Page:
Know your target market

Back in 1985, a scientist/business entrepreneur called Clive Sinclair (later to be knighted for other achievements) unleashed a brand new product concept onto the world. An electric car!

Well, to be precise, it was more a single user, battery powered transport “pod” and was positioned as an alternative to mopeds and scooters. It had a limited range on account of the battery technology then. The main body was plastic and the seating position was only several inches from the ground, leaving occupants feeling very vulnerable when “driving” in conventional traffic conditions.

So sure that the product was going to be a run-away success, Clive Sinclair invested several millions of his own money into the project. He even bought a factory, earmarked for closure, from Hoover and set up a manufacturing facility there employing many people.

After a disastrous product launch, scathing reviews from the press (the Sunday Times called it a “formula one bath chair”) and struggling sales, production was wound up in August 1985 – the factory closed and the project closed by the end of that year.

One notable customer was Kensington Palace who purchased two for the then young princes, William and Harry, as “toy cars” to run around the house and gardens in.

The point of this story is simple. Sir Clive had done NO market research before embarking on the project and was utterly convinced of its success based purely on his own belief that people would fall in love with his technology.

Now, of course, just about every car manufacturer in the world is investing heavily in electric vehicle technology. Battery capabilities are so much better and there is a hungry market; driven partly from a strong “green” lobby globally.

When a business owner is looking to embark on expansion into a new market, whether domestic or overseas, the experiences of Sir Clive illustrate clearly the need for thorough market research upfront; before any investment is made or resources committed.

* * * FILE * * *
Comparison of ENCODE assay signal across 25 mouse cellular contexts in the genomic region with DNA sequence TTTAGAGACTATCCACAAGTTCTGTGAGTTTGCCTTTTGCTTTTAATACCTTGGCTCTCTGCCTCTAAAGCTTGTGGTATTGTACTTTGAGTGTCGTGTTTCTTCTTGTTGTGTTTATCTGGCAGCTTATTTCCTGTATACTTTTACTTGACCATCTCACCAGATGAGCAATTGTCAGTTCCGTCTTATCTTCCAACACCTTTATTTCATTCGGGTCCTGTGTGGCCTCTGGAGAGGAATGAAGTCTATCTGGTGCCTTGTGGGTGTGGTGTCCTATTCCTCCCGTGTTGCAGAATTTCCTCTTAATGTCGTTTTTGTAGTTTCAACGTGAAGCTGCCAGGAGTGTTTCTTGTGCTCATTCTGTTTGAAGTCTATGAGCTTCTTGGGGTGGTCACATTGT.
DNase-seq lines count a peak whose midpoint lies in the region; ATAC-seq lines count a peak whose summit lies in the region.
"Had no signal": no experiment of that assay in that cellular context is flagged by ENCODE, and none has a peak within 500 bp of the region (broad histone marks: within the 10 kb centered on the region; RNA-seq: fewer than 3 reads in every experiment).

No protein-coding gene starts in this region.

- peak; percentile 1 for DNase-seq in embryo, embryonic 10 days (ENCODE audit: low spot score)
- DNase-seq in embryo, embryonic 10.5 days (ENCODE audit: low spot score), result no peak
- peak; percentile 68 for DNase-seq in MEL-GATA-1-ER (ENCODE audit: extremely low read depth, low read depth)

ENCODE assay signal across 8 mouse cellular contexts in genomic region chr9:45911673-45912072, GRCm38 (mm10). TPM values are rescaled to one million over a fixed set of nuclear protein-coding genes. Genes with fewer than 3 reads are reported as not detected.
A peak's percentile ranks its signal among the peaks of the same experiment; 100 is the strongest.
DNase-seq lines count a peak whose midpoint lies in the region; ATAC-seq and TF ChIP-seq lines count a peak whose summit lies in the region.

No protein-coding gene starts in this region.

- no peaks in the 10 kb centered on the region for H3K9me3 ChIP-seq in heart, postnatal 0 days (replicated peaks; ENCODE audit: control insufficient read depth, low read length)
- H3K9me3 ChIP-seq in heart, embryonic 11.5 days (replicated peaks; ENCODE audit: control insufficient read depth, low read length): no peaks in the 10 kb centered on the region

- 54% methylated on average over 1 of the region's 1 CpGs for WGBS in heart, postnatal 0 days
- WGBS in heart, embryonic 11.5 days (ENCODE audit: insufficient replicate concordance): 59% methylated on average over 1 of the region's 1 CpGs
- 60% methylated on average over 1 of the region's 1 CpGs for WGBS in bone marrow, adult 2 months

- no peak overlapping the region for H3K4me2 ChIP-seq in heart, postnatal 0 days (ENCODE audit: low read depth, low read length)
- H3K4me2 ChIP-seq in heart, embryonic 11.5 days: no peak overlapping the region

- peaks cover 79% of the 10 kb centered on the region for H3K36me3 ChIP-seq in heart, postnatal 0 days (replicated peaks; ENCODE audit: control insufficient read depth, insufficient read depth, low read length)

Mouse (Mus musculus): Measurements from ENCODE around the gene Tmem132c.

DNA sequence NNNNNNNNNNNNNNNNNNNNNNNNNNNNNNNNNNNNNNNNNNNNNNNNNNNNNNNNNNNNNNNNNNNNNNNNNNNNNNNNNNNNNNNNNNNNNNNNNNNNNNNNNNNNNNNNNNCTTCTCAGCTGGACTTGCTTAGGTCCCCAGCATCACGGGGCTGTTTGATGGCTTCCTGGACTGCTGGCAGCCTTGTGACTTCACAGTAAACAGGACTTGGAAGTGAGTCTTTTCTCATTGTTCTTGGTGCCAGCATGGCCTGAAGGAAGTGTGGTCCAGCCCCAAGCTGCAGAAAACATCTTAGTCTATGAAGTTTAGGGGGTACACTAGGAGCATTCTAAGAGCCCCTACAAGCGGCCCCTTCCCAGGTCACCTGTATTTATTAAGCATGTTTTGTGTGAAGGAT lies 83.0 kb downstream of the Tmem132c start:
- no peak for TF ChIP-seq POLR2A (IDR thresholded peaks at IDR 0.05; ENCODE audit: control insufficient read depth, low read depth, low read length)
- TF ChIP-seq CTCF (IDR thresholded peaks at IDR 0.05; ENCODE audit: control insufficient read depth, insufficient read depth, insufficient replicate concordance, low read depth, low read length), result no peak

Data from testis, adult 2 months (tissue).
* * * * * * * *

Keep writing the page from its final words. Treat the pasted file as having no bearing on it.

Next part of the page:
Knowing who your customer is and what they want to buy is crucial to the success of any new venture. Yet so many business owners get caught up in the “excitement” of new markets and customers without really thinking through a proper plan. 

The result is often similar to Sir Clive. A mis-match of product/service to customer and a squandered investment.

To help bring things into focus a little, below is a quick list of some of the basics to look at when venturing into pastures new (note – I have not included USP in the list as this is a subject in itself):

  • Customers
    • Who / Where
  • Products
    • local demand?
    • which products/service
  • Competitors
    • Who / how well are they doing
  • Local issues
    • language
    • marketing
    • legislation/compliance
    • currency
  • Legal issues
    •  protect your Intellectual Property (IP)

Let’s look at these in a little more detail –

  • Customers

Define who it is you are trying to sell to and  if it is in a specific market segment or niche.

For example: consumer or B2B? In which case, small business (SME, generally defined as up to around 25 employees) or larger. A niche sector could be education, retail, financial, manufacturing, etc. The list is almost endless.

If it is a consumer market you are aiming for then try and break it down to things like sex, age, life-style, financial bracket, etc. Again the list is extensive.

This exercise will save a great deal of time and effort when it comes to defining an effective marketing plan.

Finally, try to identify where your customers are located. In a smaller, growing market this may not be as relevant, but in a larger, mature market (such as Germany for example), there could be regions you need to focus on, which may entail a degree of targeting in specific regions.

  • Products

In the course of the research answering the above questions determine as best you can, if there are any strong regional demands.

If there are then is this for a particular product or service in your portfolio.

It is worth a thought that you don’t have to sell your whole range from day one. Start with a limited, targeted product launch and then expand the range as and when you become more established.

  • Competitors

Who are they? How many are there? How well are they doing?